If a person doesn't want to discuss his beliefs or have them challenged, is it okay to do so an...

Forums Forum If a person doesn't want to discuss his beliefs or have them challenged, is it okay to do so anyway?

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    Anonymous
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    Here, in the religion section of Answers, we expect to have our ideas challenged. But in the world at large, people often don’t like to defend or explain their beliefs; perhaps because they’re not good at debate or because their faith is based more on visceral rather than logical reasons and is therefor hard to defend with logic. In other word, sometimes one’s faith is personal or private in nature.
    Don’t get me wrong, I’m an agnostic and believe agnosticism is the only truly logical choice; given the more-than-meets-the-eye strangeness of reality revealed by quantum physics. A world defined by quantum probabilities that collapse to a single state UPON OBSERVATION. Human consciousness affects reality at the quantum level. With this element of the mystical revealed by quantum physics, the possibility of a cosmic God (not one of religion) seems more viable.
    Many people seem to think that it’s okay to challenge the beliefs of those who don’t want to be challenged. Do you? And why?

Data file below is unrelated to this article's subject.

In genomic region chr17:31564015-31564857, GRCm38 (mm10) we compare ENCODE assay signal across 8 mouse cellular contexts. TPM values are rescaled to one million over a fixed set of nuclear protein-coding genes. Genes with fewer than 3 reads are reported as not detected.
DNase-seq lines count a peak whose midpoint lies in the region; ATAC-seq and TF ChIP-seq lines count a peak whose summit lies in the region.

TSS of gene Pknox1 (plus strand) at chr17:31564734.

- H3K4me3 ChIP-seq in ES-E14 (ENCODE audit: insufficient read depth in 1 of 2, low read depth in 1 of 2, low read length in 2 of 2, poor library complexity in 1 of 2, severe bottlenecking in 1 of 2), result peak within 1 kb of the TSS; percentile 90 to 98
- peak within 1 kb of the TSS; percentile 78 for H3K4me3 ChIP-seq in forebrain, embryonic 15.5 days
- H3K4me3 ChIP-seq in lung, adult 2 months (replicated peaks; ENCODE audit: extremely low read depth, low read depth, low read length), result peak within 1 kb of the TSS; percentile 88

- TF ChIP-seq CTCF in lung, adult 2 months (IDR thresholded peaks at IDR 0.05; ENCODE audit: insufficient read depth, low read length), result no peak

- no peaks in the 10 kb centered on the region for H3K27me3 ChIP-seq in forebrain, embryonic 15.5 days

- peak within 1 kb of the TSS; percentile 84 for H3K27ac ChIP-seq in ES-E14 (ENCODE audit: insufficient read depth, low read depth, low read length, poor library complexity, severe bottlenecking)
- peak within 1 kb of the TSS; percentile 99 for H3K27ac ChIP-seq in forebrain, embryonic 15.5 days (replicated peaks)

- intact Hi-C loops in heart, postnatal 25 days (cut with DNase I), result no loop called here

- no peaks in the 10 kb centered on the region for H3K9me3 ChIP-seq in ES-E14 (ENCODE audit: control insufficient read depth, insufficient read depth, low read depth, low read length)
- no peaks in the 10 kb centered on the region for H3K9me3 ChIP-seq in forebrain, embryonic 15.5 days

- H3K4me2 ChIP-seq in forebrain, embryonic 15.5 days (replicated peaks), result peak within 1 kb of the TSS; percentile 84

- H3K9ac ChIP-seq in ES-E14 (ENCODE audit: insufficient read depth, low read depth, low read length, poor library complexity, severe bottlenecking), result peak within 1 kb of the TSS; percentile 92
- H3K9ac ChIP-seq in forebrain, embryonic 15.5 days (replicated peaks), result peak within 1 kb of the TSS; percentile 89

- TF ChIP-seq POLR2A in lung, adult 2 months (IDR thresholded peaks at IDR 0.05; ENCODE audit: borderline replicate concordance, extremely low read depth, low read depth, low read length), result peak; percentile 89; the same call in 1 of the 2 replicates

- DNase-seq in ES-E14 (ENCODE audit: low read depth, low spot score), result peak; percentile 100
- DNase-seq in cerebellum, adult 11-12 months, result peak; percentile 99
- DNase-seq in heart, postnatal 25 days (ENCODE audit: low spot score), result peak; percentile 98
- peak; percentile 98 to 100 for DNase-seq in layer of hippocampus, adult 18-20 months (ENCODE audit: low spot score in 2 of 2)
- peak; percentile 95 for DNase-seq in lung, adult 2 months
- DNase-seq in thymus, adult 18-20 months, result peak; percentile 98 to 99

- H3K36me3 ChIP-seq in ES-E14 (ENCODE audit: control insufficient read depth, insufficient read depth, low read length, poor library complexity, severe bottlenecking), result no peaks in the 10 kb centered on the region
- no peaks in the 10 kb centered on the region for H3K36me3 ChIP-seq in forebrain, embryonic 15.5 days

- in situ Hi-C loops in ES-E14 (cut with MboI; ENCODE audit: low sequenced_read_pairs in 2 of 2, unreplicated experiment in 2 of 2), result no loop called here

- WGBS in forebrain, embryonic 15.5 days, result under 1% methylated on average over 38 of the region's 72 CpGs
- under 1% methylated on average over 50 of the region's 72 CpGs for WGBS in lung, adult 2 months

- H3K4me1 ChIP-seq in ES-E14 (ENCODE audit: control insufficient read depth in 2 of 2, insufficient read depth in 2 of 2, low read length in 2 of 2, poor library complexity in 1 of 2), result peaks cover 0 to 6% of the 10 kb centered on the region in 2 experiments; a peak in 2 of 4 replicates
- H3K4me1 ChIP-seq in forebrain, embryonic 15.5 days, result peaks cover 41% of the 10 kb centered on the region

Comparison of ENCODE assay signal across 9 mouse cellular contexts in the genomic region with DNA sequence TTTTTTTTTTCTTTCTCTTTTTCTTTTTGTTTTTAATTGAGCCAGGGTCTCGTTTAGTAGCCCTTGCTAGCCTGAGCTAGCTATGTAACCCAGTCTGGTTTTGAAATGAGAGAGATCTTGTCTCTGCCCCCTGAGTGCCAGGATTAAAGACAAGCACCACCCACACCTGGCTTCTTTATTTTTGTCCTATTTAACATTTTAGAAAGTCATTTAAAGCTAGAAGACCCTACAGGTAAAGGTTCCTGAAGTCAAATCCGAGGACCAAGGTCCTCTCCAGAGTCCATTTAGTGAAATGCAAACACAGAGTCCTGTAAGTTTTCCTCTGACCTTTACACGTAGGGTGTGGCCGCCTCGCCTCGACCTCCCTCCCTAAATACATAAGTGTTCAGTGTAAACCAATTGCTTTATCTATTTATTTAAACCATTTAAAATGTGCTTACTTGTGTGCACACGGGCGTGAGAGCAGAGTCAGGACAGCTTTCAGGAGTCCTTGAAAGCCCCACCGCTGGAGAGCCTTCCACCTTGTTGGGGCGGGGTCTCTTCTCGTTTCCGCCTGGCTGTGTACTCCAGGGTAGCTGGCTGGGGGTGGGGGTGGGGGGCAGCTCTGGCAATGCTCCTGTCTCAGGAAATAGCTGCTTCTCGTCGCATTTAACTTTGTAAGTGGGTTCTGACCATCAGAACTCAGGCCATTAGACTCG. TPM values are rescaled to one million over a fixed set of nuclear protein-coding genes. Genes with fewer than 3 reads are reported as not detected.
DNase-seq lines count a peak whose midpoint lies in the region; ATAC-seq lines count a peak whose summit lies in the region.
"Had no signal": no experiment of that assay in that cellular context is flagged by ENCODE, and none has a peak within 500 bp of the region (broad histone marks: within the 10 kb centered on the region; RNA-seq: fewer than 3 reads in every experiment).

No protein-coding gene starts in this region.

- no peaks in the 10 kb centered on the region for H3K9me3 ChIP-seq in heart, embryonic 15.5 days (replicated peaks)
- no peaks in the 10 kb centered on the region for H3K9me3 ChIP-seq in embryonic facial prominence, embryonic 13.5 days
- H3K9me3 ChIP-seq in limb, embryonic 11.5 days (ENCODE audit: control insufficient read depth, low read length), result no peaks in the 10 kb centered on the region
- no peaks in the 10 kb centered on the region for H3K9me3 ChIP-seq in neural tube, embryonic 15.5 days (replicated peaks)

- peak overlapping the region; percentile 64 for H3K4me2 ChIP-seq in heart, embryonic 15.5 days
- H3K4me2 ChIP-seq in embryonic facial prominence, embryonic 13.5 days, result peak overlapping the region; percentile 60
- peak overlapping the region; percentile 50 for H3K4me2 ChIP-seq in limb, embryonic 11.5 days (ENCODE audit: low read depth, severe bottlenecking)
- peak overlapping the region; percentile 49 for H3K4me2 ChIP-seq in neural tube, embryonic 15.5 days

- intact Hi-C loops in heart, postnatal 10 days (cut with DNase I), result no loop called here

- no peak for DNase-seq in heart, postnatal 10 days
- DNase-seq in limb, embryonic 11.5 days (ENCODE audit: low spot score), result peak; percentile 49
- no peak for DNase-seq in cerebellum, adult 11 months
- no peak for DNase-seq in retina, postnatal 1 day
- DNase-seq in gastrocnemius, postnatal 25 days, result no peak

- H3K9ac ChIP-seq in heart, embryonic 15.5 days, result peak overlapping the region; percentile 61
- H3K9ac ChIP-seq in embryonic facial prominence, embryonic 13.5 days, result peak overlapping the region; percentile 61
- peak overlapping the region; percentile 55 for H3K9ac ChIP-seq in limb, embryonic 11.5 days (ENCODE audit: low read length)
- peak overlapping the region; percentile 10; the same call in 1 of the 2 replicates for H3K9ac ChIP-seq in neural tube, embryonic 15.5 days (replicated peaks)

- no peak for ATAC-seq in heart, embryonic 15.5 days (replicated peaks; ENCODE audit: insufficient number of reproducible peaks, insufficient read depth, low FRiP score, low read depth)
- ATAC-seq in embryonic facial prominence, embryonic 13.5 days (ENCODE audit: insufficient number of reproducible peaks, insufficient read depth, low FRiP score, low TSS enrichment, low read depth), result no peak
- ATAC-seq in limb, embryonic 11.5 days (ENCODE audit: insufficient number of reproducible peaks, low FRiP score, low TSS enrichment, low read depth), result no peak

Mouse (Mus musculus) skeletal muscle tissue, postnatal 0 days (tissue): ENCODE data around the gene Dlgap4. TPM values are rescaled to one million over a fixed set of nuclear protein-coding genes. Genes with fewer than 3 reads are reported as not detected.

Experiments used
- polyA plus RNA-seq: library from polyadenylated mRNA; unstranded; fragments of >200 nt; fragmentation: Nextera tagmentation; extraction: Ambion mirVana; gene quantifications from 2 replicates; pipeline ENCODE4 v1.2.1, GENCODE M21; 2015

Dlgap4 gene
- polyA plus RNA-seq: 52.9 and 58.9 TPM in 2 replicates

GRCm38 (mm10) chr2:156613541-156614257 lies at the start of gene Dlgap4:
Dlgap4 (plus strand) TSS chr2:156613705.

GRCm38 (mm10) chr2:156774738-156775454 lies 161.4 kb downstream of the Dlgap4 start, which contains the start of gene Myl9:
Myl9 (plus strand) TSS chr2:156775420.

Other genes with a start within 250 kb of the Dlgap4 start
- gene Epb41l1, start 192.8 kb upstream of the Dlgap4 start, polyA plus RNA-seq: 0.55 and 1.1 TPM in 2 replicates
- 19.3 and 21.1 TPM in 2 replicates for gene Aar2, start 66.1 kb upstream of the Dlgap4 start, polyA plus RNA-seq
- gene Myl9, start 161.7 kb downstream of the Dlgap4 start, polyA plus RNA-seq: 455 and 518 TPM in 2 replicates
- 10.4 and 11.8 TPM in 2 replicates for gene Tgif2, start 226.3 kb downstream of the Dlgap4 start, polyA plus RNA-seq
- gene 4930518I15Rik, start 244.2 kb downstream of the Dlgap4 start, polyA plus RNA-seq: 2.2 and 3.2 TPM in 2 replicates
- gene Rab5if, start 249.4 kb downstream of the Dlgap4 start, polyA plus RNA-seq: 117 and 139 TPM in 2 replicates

Movedby . . .
    A cosmic God may simply be an intelligence woven into physical reality. A life-force, if you will. The role of consciousness in quantum physics implies this mystical element.
    A religious God is one defined by a religion; such as Christianity, Judaism or Islam. These religions impute and attribute moral and spiritual qualities and demands of or from God. Most importantly, these religions claim exclusive authority between God and humanity. I have problems with this.
    Perhaps the best way to explain the problems with the God of religions is to use 2 of Albert Einstein’s quotes:
    “My religiosity consists in a humble admiration of the infinitely superior spirit that reveals itself in the little that we, with our weak and transitory understanding, can comprehend of reality. Morality is of the highest importance – but for us, not for God.”
    “Human beings, vegetables, or cosmic dust – we all dance to a mysterious tune, intoned in the distance by an invisible piper.”
    Occam’s Pig.
    Your comment about agnostics and atheists is just plain wrong.
    The agnostic position is that there is insufficient direct evidence for OR against God, so making a choice, EITHER way is abandoning logic in favor of faith.
    The atheist position is that the existence of God is a non-question. He simply does NOT exist. Period. They feel it is no more illogical to deny God than the tooth fairy. There is no evidence to suggest a tooth fairy . . . and God, to them, is the same.
    I’d be atheist — if it weren’t for some of the things science points out. Things like:
    1.) Like the interplay of consciousness and physical reality at the quantum level.
    2.) The mathematical odds against biogenesis (life springing from inanimate organic matter).
    Given the scale of time and space manifest in the universe, I can concede that the odds for biogenesis, though great, are not impossible. However, the intrusion of consciousness into quantum physics is mystical indeed!!

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